Couples started receiving marriage licenses Friday, within hours of the Cook County Clerk’s announcement that same-sex couples won’t have to wait until June to marry.
Clerk David Orr started issuing licenses when he received word that U.S. District Judge Sharon Johnson Coleman ruled that gay couples in the Chicago area could marry right away instead of waiting for the new state law to take effect in June. A number of couples had sued Orr to allow them to marry sooner. Orr is a supporter of gay marriage and did not contest the suit.
Charlie Gurion and David Wilk were first in line and said they were “proud to be part of this huge, momentous day.”
The downtown Chicago Bureau of Vital Records will stay open an extra two hours today to accommodate marriage license requests from people eager to stop by after work. All Cook County offices will offer licenses on Monday.
Judge Coleman’s ruling only applies to Cook County. McHenry County Clerk Katherine Schultz told Chicago Public Radio’s Tony Arnold she’s waiting to see how the decision applies to her office:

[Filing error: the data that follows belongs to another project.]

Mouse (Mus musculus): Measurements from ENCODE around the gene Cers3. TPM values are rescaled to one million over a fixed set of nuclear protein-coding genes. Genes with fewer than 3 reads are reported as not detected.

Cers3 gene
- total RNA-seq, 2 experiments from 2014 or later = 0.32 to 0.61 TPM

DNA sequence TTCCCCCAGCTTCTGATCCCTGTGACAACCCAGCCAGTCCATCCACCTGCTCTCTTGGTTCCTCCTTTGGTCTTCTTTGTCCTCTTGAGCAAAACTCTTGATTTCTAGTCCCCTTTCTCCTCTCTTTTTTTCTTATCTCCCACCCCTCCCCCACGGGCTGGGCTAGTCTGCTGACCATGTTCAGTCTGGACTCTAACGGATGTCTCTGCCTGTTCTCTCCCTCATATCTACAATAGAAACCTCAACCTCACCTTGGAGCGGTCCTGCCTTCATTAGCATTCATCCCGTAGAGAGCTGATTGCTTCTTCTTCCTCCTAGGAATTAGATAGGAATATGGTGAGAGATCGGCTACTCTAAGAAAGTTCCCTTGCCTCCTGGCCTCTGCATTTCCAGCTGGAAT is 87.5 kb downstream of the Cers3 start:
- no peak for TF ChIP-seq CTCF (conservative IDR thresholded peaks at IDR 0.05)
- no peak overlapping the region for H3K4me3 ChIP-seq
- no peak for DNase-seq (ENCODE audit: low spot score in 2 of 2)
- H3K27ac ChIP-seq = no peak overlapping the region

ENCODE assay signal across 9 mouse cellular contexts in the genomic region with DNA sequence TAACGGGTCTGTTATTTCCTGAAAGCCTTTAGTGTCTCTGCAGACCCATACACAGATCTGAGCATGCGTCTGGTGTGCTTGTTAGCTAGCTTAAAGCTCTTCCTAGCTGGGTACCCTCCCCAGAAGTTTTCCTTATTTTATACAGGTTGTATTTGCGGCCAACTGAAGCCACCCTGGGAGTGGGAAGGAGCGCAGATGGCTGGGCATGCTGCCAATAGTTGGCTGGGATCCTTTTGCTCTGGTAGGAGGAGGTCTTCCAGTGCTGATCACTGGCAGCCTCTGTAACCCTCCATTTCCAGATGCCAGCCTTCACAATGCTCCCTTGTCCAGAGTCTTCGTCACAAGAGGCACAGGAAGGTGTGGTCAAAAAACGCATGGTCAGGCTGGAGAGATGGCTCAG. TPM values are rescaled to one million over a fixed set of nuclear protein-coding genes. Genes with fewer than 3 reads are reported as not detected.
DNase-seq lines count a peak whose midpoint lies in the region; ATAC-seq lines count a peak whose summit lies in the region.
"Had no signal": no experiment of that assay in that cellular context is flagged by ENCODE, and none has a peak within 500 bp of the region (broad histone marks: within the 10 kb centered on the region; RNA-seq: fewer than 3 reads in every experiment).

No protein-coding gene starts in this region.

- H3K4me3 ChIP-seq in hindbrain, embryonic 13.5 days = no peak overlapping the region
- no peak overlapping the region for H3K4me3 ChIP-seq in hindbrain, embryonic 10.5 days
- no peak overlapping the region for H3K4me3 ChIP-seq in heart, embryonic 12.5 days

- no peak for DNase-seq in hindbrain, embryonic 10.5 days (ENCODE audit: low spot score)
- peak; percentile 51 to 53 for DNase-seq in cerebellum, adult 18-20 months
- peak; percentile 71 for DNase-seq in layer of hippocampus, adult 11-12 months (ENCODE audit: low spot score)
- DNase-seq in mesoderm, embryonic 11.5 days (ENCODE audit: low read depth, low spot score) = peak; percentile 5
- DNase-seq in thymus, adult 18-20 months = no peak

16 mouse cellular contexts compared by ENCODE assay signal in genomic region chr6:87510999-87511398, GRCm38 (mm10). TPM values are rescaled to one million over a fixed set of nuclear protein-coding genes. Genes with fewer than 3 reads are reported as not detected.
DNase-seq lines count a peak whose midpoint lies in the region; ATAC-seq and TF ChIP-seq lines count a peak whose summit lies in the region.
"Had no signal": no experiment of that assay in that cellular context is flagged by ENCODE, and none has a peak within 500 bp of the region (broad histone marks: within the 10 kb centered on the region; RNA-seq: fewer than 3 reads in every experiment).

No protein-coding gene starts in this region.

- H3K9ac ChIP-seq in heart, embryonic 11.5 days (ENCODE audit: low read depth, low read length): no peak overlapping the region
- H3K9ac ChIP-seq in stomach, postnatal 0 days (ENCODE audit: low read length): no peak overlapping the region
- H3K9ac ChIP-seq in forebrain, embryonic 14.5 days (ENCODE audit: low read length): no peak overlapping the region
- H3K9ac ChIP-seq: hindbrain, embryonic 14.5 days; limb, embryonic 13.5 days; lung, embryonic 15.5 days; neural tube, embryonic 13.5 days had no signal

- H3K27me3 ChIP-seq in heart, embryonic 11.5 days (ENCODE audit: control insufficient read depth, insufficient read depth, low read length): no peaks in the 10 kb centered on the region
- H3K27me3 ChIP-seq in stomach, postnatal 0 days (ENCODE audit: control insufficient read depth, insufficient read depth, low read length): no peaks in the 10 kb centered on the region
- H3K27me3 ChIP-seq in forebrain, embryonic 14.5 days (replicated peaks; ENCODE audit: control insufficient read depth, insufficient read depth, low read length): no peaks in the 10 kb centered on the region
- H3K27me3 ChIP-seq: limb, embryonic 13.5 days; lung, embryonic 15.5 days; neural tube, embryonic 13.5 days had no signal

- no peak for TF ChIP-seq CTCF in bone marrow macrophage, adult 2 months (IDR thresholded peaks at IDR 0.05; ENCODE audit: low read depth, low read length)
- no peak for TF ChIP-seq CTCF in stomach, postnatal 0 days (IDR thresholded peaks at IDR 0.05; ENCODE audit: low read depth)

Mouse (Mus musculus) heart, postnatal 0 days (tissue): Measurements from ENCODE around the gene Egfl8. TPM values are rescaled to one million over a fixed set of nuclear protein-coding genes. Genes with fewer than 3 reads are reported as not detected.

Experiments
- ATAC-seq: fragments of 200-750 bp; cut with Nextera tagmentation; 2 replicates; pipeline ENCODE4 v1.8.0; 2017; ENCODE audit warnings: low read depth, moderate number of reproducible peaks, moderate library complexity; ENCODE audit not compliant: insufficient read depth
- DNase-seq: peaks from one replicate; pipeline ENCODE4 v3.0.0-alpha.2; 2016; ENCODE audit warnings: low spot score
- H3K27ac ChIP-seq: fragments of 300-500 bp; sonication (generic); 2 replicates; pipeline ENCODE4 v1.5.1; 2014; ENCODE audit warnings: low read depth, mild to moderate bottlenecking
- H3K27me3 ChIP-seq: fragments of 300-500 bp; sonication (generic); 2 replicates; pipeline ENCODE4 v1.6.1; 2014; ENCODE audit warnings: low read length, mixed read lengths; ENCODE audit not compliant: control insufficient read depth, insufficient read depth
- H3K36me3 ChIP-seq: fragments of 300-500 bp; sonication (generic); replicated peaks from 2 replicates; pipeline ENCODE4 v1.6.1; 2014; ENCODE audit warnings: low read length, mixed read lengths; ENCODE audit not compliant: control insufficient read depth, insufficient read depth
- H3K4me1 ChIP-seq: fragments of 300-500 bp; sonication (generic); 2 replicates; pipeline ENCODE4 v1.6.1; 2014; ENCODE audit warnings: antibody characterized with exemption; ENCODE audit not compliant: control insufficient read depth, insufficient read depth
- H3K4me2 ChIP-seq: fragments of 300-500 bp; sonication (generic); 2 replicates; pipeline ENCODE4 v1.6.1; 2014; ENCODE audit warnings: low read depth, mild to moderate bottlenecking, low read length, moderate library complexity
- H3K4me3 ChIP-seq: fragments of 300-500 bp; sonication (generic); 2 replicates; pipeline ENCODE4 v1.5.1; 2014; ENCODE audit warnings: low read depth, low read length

Until there is something more definite given to McHenry County, and I would assume other outlying counties, we will go by what the state statute says.
Schultz added that even if she could grant marriage licenses to same-sex partners, she doesn’t have the proper state forms yet.
This isn’t the first time same-sex marriages are being allowed in Illinois: nine couples have married in Cook County already. They were given special permission because one of the spouses-to-be was terminally ill. Now the right is available to all Cook County couples, starting immediately.
Chicago Mayor Rahm Emanuel praised the judge’s ruling and the County Clerk’s action. He also welcomed “all couples to get married here.”